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Interview with IOC delegate Kevan Gosper -

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Interview with IOC delegate Kevan Gosper

Broadcast: 04/08/2008

Reporter: Kerry O'Brien

Kerry O'Brien speaks with the long standing Australian IOC delegate Kevan Gosper about the recent
reports of a censorship agreement between the IOC and China's communist party.

Transcript

KERRY O'BRIEN, PRESENTER: Only last Friday Olympic officials and the Chinese Government had a much
bigger worry on their hands.

In fact the Games appeared to be descending into a public relations debacle, with arriving foreign
media incensed that the Chinese Government was censoring a significant number of internet websites
on political grounds.

Longstanding IOC delegate, Kevan Gosper, who chairs the IOC's press commission, and who's earlier
press freedom for Beijing, was visibly upset with the IOC board after being told by Chinese Olympic
officials that the IOC had made a secret agreement with the Chinese months before that the internet
would be censored.

But by the time IOC president Jacques Rogge arrived in Beijing and met the press at the weekend,
the Chinese had backed down on a number of the internet sites in question, and he denied there had
been any secret deal.

Earlier today I spoke with Kevan Gosper, who was at his Beijing hotel.

Kevan Gosper You told this program back in March all 25,000 journalists and broadcasters would be
as free to operate in Beijing as they were at the Sydney Games in 2000, including Internet access.

Your heart must have been in your mouth on Friday when you saw that promise going up in smoke?

KEVAN GOSPER, CHAIRMAN IOC PRESS COMMISSION: Yes, I must say you're right, Kerry. I was out there
in front saying I'm satisfied we've got clear access to the Internet and that you'll be able to
report as previous Games.

And then suddenly the day after I arrived last week we had BOCOG saying in response to the fact
people were complaining in the main press centre that many web sites were closed on the Internet,
that yes, that's right, this is the agreement we have with the IOC.

Well, AP, Reuters, AFP, EFE, Shin Wa, Kyoto, you name it; they all moved in on me and said well
"Thanks very much for your message".

So I was very, very anxious about this and taken off balance. Now that was a very difficult 48
hours because key people were moving in the air and travelling.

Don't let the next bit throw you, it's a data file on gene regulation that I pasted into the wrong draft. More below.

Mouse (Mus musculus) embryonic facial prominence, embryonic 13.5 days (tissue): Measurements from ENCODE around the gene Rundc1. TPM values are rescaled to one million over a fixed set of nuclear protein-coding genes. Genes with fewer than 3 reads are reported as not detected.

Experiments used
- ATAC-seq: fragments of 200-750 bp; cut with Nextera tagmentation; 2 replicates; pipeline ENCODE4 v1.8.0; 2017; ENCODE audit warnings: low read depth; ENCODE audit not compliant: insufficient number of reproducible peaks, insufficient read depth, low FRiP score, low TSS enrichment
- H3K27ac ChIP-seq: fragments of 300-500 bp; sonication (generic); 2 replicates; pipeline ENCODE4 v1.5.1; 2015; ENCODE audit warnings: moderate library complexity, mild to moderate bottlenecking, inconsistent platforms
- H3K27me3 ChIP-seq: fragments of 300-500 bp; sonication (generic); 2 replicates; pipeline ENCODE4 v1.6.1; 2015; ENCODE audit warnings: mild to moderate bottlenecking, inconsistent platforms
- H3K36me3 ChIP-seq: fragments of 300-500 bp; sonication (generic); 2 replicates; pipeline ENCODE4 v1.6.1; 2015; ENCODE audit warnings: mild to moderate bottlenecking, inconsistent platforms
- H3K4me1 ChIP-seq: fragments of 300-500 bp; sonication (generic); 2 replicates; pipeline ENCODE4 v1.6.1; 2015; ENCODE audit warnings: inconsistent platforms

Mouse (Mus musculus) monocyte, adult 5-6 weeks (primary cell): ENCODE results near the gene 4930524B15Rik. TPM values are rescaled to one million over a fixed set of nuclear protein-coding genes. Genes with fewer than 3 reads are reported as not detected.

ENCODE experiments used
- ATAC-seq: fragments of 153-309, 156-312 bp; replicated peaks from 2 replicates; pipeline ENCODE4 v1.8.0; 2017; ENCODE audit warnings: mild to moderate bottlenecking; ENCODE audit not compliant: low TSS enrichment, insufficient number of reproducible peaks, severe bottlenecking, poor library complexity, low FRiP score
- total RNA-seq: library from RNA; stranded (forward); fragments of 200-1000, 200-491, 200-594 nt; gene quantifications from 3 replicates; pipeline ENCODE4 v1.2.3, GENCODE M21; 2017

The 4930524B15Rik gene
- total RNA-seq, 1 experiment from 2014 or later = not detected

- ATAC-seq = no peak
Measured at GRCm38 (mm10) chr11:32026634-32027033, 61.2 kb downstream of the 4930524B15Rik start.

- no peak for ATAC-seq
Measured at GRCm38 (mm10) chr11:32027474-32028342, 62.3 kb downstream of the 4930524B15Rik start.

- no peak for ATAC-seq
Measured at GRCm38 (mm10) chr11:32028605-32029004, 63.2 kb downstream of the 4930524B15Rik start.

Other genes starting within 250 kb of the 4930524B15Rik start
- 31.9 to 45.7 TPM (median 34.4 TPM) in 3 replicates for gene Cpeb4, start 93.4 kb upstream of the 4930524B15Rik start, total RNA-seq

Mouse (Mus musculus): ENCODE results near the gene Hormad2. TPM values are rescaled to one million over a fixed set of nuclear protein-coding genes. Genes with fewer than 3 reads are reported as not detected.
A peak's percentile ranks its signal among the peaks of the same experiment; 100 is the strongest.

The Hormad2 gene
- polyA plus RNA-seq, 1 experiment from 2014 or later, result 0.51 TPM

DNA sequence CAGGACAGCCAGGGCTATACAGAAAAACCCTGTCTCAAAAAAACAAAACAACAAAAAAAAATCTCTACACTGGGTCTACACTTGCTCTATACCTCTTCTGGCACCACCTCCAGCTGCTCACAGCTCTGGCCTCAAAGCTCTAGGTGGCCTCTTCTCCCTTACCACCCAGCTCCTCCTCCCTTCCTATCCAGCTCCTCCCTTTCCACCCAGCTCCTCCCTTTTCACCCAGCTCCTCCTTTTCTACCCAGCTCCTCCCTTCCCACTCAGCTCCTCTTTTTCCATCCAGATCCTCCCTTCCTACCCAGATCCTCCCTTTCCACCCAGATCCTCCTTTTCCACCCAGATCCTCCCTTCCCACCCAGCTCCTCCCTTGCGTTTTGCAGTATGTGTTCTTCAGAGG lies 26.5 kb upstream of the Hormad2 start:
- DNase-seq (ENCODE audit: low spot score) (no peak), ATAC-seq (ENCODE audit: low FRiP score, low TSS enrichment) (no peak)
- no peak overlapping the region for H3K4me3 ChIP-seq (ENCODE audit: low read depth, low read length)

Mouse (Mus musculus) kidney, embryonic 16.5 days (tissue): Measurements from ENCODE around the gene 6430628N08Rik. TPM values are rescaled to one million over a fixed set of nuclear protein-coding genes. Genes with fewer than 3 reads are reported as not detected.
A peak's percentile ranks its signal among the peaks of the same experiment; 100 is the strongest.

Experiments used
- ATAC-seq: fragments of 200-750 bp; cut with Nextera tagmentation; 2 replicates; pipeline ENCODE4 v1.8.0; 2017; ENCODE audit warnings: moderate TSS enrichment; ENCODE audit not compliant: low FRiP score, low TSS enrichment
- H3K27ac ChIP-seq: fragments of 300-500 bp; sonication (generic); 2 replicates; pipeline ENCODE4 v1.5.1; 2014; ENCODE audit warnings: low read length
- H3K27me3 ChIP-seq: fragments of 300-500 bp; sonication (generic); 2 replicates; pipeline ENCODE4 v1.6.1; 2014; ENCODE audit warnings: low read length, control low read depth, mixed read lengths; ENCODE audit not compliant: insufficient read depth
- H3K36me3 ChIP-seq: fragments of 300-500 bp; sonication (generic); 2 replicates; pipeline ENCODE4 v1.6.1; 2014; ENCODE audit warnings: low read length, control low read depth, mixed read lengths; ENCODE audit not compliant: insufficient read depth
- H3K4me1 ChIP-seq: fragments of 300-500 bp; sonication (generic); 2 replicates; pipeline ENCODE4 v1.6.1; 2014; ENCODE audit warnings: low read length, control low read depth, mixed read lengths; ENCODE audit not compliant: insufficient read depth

And my main concern was had there been a shift in an understanding on censorship then we should've
known in the press and the media should've been informed.

KERRY O'BRIEN: I was surprised when you said on Friday that the IOC board had better keep me in the
loop but I can't guarantee it.

KEVAN GOSPER: Well, you would've thought.

KERRY O'BRIEN: There wasn't a perfect flow of information between you?

KEVAN GOSPER: Well, I guess I did imply that, because the point that was endeavouring to make if I
didn't make it well, and I'm sure some of my points were blurred because I was trying to get a firm
basis to assure people, One - that there was not an increased censorship agreement.

And two - that we could move to unblocked sites that shouldn't' have been unblocked, was the fact
whilst I'm chairman of the Press Commission and have been for 20 years and I'm deputy chair of the
BOCOG coordination Commission, and that involves me very closely with what's been happening in
Beijing, I'm no longer on the executive board, an I'm no longer party to constant working dialogues
between BOCOG and the IOC on a day by day basis.

So if there was any change I would've been surprised if I hadn't been kept informed. So that was
the problem over the 48 hours.

KERRY O'BRIEN: How hard was it to persuade the Chinese to back down over Internet access?

KEVAN GOSPER: I think that went better than we expected because they realised the consternation
that had occurred, and they realised if this wasn't resolved and these sites were unblocked then
they had a big problem on their hands.

I mean they were as keen as we were to ensure that the conditions for reporting would be as
previous Games. Now, BOCOG, like any organising committee, doesn't have full control over access to
the Internet in any countries.

And in all countries there is a degree of censorship, for example going back to pornography and
subversive sites, so there was obviously a grey area between the Government authorities and BOCOG
that we were able to work very quickly with BOCOG and get them to agree that the sites we were
really concerned with would be unblocked.